Well, we made it through to the end of the first week, our bodies stiff and sore, but more or less intact, and having learned more or less the entire piece. In the afternoon rehearsal we put Jay and Barbara's sections together and ran them through from start to finish. The work clocks in at just over an hour, with our entrance and first foray into and out the water yet to be added. But Barbara said things always speed up on the beach, and how fast or slow we are next weekend will also likely be contingent on the weather. That is, if we're shivering in the rain, chances are we'll be going faster.
I experienced more than one brain fart during the run through, and I know the quality of my movement was far from refined; however, I was pleased to discover that the overall structure of the piece is now in my body. Indeed, waking up early this morning, I was running the choreography in my head and thought I must be missing something in the opening of Barbara's section; but when I checked my notes, I had everything right.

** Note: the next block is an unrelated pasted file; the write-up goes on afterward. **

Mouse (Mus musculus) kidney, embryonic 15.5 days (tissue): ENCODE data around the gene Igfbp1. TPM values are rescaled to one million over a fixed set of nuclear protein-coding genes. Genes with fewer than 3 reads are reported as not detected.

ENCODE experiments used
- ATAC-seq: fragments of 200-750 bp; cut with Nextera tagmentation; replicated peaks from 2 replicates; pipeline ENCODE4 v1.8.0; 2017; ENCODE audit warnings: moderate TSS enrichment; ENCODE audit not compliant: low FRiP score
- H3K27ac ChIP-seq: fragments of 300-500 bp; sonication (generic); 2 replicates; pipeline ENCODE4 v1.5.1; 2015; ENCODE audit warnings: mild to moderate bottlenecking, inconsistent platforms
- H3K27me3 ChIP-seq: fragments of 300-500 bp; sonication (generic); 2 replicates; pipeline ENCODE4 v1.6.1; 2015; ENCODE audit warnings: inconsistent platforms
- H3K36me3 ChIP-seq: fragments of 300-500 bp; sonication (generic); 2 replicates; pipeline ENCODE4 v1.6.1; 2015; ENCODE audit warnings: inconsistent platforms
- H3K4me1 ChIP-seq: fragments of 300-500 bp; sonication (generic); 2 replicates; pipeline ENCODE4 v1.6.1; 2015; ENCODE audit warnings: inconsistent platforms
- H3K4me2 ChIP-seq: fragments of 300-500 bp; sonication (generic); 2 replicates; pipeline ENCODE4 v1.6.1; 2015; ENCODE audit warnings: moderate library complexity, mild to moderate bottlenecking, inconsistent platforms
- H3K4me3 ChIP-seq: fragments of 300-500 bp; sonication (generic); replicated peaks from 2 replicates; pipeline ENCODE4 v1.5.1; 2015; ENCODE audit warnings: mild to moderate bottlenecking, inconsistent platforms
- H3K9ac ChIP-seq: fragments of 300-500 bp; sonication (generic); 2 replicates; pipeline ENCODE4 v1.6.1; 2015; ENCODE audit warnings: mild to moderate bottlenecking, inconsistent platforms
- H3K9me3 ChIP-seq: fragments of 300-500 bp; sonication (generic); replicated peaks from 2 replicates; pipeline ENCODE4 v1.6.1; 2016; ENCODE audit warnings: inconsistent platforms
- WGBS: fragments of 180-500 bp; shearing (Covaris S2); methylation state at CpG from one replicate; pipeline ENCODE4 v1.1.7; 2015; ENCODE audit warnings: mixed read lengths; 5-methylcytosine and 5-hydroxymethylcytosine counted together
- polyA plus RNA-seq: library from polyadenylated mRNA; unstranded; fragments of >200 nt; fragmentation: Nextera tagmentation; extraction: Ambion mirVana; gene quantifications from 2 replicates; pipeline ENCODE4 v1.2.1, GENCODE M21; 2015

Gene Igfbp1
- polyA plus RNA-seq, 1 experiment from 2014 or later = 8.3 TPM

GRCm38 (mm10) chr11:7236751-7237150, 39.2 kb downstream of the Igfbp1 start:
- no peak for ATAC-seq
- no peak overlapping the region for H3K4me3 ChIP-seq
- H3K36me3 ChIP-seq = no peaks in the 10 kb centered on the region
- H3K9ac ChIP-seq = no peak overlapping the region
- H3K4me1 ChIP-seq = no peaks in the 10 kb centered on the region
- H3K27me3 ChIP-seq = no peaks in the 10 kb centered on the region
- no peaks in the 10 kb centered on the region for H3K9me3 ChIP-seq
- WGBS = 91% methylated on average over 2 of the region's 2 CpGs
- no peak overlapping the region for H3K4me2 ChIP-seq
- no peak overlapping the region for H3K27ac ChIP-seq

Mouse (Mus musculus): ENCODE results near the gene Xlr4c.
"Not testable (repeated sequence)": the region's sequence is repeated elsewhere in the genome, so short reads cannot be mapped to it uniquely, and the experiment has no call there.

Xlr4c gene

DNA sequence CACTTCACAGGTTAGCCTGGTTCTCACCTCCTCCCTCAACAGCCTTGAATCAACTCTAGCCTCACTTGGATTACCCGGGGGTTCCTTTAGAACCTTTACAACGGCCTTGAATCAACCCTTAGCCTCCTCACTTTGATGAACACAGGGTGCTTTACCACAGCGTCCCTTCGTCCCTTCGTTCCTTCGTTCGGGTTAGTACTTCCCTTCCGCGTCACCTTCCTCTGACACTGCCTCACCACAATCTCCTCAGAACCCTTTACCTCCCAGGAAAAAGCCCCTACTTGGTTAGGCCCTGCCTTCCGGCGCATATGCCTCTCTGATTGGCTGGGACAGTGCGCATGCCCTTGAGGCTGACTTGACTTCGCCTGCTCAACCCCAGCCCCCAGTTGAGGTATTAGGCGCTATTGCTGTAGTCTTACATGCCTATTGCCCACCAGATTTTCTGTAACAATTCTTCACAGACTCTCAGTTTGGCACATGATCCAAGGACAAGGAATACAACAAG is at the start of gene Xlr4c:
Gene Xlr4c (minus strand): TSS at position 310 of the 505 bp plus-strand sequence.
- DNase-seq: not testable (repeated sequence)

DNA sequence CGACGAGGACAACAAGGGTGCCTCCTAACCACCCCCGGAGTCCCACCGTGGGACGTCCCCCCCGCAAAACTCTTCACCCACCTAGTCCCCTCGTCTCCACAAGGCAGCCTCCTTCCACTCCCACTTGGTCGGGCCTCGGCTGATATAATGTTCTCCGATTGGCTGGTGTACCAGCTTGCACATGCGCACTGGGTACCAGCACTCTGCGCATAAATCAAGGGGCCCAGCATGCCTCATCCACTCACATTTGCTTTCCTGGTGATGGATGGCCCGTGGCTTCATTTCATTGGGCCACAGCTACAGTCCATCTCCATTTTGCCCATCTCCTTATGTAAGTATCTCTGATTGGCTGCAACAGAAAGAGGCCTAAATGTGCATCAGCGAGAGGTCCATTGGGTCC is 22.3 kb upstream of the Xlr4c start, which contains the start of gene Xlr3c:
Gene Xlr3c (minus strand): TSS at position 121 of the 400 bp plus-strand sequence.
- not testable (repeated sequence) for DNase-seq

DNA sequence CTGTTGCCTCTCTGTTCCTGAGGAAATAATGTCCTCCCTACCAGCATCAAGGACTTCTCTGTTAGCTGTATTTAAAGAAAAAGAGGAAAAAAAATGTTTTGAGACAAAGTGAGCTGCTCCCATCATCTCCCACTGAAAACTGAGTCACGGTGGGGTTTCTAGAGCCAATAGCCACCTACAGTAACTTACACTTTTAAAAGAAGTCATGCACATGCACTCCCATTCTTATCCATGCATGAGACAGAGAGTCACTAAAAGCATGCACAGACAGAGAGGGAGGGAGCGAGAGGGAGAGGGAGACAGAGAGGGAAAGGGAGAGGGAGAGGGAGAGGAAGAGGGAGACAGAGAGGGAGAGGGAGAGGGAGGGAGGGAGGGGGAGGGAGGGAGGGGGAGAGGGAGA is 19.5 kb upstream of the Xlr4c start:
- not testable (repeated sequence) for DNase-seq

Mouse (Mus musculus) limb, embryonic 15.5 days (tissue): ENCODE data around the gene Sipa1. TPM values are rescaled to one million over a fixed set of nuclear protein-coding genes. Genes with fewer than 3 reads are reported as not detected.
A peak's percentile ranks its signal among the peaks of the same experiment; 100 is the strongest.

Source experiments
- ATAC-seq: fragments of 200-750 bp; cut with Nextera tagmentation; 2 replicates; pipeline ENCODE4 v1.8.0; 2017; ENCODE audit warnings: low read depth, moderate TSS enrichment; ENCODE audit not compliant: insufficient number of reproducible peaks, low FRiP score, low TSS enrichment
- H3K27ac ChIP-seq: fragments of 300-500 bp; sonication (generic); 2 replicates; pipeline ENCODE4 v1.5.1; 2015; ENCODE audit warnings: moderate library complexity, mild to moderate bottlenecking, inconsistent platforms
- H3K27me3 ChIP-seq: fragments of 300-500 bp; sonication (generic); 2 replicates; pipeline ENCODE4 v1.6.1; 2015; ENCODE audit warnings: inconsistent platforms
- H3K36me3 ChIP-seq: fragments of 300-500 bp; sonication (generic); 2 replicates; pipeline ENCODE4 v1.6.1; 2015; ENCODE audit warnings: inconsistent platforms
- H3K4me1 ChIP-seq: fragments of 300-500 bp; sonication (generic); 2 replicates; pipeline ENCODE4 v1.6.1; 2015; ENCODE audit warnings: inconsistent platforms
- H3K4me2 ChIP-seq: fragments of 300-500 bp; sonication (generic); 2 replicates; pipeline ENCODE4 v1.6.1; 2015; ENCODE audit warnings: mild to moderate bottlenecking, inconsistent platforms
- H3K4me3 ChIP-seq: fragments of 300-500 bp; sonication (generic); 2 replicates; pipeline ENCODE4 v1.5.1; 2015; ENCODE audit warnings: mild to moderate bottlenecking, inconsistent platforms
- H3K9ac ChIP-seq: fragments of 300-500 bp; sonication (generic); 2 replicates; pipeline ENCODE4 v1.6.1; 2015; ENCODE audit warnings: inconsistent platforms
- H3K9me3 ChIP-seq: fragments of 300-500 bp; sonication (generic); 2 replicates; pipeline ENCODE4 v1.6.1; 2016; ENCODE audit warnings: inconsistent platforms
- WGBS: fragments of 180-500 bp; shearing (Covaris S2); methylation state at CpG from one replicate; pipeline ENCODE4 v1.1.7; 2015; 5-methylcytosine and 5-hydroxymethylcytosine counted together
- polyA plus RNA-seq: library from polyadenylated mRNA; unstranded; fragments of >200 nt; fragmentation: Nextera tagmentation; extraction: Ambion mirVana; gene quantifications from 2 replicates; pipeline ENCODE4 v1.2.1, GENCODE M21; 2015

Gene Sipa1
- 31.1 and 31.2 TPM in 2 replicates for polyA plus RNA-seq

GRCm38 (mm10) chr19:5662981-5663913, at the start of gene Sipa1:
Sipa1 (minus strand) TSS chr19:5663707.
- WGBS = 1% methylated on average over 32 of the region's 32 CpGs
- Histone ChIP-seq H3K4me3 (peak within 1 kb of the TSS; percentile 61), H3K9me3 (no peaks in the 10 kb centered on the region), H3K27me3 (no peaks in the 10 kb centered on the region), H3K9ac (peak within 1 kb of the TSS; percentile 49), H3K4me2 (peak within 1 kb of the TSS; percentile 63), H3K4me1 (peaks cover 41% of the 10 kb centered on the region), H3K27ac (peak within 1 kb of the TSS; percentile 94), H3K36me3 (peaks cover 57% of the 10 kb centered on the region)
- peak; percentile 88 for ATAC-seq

At the end of rehearsal yesterday several of us went for drinks and as I was sitting next to Jay and Barbara I asked them about their process of choreographing independently and then finding a way to mesh their material together in rehearsal. Largely it has to do with expediency, with each of them developing and testing ideas separately in the weekly classes they teach. They are also fuelled by a healthy dose of competition. When Jay announced to Barbara six weeks ago that he'd already worked up about 30 minutes of material, she instinctively went into overdrive in order to catch up--and now, in retrospect, I can see where she was developing different phrases in weekly class. The quality of the movement in both sections is distinct, but somehow the overall tone seems of a piece. No doubt this comes from Barbara and Jay having collaborated together for so long.
Speaking of which: the two of them will be performing, accompanied by composer and musician Stefan Smulovitz, this evening at SFU Woodward's Studio D, as part of the Powell Street Festival. More details here.
Our instructions for the weekend were not to be lazy and to review the material. As next week is seven full days of intense work instead of five Barbara doesn't want us to go all doughy in our two days off. No chance of that in my case, as somehow I have signed up to run a half-marathon tomorrow.